Today is Jeremiah Jud’s birthday, and he is 5 years old.
While he was at Gladys Porter Zoo with his family and friends Wednesday, he said that if he had a chance to name the 8-month-old baby gorilla there he’d name him Mike — after his teddy bear.
And if he had to pay for the privalege, he’d be willing to shell out $2,000.
The gorilla, who will be 9 months old Oct. 15, doesn’t have a name yet—but that will soon change. During Zoofari 2012, the Gladys Porter Zoo is offering naming rights to the highest bidder.
“We have held off on naming the baby since January when it was born,” said Cristina Caballero, Gladys Porter Zoo public relations coordinator. “Now we’re letting people have that chance and name the baby gorilla,”
So what is the value of naming a baby gorilla? The highest bidder wins the right to name the playful gorilla, who was seen Wednesday sticking close to his mother, Martha, during a live auction Friday night.
Zoo Director Patrick M. Burchfield said proceeds from the event are earmarked for the South Texas Discovery Center, a new education facility. It would help the zoo accommodate more groups who want to visit the facility to learn, which is a key part of Gladys Porter Zoo’s mission.
“You can’t have conservation without education,” Burchfield said from the current education center, which was packed with a huge variety of items for a Saturday night blackboard auction.
Caballero said that although Friday night is more formal, the Saturday night event will feature a barbecue and music.
“It’s a more lax environment. We have blackboard auctions, and we have a huge barbecue so instead of being inside, we bring tables outside and we’re going to let everyone enjoy the barbecue outside,” she said.
2012 Zoofari Chairperson Mary Carey said she expects the event to raise somewhere between $250,000 and $300,000, which will hopefully help the zoo finish construction on the South Texas Discovery Center.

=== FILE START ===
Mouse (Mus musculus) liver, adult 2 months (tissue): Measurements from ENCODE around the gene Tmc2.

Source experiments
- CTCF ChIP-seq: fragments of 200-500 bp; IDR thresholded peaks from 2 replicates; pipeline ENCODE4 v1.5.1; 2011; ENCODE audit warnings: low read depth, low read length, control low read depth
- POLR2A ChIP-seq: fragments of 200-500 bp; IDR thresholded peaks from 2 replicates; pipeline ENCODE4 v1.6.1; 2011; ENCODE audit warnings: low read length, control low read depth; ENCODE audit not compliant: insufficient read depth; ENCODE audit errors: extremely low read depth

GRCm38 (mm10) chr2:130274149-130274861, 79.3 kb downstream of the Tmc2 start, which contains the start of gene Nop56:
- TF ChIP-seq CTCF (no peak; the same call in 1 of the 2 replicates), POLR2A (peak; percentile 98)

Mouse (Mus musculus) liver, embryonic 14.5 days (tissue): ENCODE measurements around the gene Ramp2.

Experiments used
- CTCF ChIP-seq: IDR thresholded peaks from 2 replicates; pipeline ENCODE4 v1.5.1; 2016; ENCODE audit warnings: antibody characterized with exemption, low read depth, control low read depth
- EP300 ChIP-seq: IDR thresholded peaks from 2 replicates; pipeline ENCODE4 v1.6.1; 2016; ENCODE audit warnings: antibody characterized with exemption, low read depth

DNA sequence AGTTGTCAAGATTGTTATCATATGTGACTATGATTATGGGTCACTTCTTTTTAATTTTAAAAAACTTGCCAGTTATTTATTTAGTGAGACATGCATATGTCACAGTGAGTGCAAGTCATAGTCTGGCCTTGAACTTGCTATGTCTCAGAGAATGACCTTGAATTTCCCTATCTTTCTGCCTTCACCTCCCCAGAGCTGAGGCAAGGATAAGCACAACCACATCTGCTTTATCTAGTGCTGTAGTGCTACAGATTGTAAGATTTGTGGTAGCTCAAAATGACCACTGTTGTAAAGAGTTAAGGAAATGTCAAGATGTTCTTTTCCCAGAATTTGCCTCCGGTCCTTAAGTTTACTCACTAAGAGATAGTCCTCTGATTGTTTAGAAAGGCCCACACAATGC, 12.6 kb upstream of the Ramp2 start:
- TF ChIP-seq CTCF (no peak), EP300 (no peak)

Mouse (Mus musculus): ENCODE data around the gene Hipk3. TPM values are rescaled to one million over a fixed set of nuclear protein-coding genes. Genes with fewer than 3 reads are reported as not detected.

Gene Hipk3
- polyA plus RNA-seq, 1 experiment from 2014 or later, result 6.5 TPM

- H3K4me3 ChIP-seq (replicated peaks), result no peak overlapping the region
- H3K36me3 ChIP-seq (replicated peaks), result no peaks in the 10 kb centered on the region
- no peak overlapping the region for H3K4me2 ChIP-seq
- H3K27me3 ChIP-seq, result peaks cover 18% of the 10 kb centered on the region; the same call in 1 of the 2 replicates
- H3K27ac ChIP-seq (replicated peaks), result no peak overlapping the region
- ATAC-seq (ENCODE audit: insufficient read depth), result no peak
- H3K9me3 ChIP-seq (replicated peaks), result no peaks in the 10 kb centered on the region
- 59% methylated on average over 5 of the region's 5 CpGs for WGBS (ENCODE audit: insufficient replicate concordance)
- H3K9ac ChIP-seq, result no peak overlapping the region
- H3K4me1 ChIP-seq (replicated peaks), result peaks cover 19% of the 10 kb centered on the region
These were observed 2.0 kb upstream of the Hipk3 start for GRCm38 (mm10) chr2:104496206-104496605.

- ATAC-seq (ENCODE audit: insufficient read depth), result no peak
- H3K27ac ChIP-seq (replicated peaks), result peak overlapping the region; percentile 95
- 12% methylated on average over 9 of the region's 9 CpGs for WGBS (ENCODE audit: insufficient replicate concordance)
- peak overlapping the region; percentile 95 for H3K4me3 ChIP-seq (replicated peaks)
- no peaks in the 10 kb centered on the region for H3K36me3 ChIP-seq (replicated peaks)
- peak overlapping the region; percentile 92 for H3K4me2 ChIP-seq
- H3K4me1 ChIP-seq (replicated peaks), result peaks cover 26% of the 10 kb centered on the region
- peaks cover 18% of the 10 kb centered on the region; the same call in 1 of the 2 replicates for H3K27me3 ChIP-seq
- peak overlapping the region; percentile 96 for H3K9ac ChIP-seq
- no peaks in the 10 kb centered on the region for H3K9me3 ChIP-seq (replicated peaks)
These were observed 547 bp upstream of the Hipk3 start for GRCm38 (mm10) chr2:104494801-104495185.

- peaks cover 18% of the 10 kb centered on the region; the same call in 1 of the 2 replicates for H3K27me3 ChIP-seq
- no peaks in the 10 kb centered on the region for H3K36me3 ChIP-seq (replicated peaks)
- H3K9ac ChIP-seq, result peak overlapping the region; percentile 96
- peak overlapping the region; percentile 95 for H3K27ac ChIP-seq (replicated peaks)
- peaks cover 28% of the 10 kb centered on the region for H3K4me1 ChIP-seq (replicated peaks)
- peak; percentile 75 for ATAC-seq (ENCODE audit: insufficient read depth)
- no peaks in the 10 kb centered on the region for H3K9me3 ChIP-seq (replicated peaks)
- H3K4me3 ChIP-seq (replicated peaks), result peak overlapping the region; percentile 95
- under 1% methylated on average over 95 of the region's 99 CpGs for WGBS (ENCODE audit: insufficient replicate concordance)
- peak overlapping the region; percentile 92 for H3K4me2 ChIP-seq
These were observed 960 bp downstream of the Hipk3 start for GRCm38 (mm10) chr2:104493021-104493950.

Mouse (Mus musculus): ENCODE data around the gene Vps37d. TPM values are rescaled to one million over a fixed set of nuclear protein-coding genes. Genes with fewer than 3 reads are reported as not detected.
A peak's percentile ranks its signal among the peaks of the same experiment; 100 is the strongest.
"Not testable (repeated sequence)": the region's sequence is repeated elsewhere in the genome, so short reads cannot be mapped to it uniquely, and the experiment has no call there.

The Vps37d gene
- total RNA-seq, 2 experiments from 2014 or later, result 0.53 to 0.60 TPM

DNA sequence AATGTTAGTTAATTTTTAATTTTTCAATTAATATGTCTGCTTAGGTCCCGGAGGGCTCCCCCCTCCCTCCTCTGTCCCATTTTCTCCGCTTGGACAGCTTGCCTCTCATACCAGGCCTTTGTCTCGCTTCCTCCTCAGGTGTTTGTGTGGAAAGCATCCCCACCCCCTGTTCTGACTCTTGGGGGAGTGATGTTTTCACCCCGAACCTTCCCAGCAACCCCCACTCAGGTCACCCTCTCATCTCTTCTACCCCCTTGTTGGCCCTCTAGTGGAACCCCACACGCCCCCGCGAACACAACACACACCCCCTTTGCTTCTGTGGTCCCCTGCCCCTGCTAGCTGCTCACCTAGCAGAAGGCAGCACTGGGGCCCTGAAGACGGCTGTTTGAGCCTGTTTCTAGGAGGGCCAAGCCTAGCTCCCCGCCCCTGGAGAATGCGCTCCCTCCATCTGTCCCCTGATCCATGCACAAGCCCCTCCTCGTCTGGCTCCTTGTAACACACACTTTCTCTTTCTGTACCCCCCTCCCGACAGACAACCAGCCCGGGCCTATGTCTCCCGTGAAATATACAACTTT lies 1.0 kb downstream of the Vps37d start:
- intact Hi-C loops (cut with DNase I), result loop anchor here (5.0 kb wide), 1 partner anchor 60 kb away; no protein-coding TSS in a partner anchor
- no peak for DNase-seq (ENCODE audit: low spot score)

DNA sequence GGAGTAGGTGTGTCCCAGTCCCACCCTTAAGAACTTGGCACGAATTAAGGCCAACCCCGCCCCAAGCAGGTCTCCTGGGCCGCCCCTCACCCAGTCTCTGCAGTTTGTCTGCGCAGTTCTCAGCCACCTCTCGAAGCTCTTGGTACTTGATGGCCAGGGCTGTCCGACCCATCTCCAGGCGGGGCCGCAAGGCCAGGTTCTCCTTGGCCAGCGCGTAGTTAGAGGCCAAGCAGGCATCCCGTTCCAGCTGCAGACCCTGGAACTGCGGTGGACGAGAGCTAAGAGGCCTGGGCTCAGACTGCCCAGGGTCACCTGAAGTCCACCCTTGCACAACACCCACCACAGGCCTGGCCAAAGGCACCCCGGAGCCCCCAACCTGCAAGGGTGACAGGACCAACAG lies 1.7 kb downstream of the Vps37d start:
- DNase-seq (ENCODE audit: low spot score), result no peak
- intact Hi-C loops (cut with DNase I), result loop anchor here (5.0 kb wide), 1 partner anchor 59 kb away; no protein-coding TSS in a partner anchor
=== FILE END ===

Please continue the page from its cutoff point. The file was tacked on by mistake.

Burchfield said the hope is that the education center will be open by March or April of next year, but it’s dependent on the fundraising.
Caballero said once ther center is completed, space designated for education at the zoo will increase by 385 percent. The center will encompass nearly 10,000 square feet and feature five classrooms, a natural history library, a graphic arts room, and a campfire area for Starlight Safaris.
“So it’s just a whole lot of, really, just educating the children in what it is to conserve our planet and save dwindling species,” she said, adding that she expects the event to be a success. “In the past, we’ve done pretty well in our fundraising efforts. This is the second year that we are raising funds for the discovery center. We do need additional funds to help complete the inside.”
Friday night is a magical-themed night that will feature cocktails, hors d’ oeuvres and an animal revue. As the sun sets and the Valley cools off, the zoo will offer the night’s signature drink, a Magical Monkey. There will be a catered dinner and a live auction. That’s when the highest bidder will win the chance to name Martha’s baby, an 8-month-old gorilla.
Saturday is more relaxed. There will be an animal revue and face painting. And of course, the barbecue. And then there is the blackboard auction that features 300 to 400 items ranging from jewelry, art, home décor, furniture, tools, children’s toys and get a ways. DJ Noe Cisneros will be on hand and Johnny Garcia will entertain visitors with a magical performance on both nights.
The Premiere Evening is both Friday and Saturday and tickets are $125 for members and $135 for nonmembers. Tickets for the more relaxed Zoofari Evening on Saturday are $35 for nonmembers and $30 for members. Dinner is included in admission for both nights.
For more information about auction items or to secure a ticket, call the Gladys Porter Zoo at (956) 546-7187.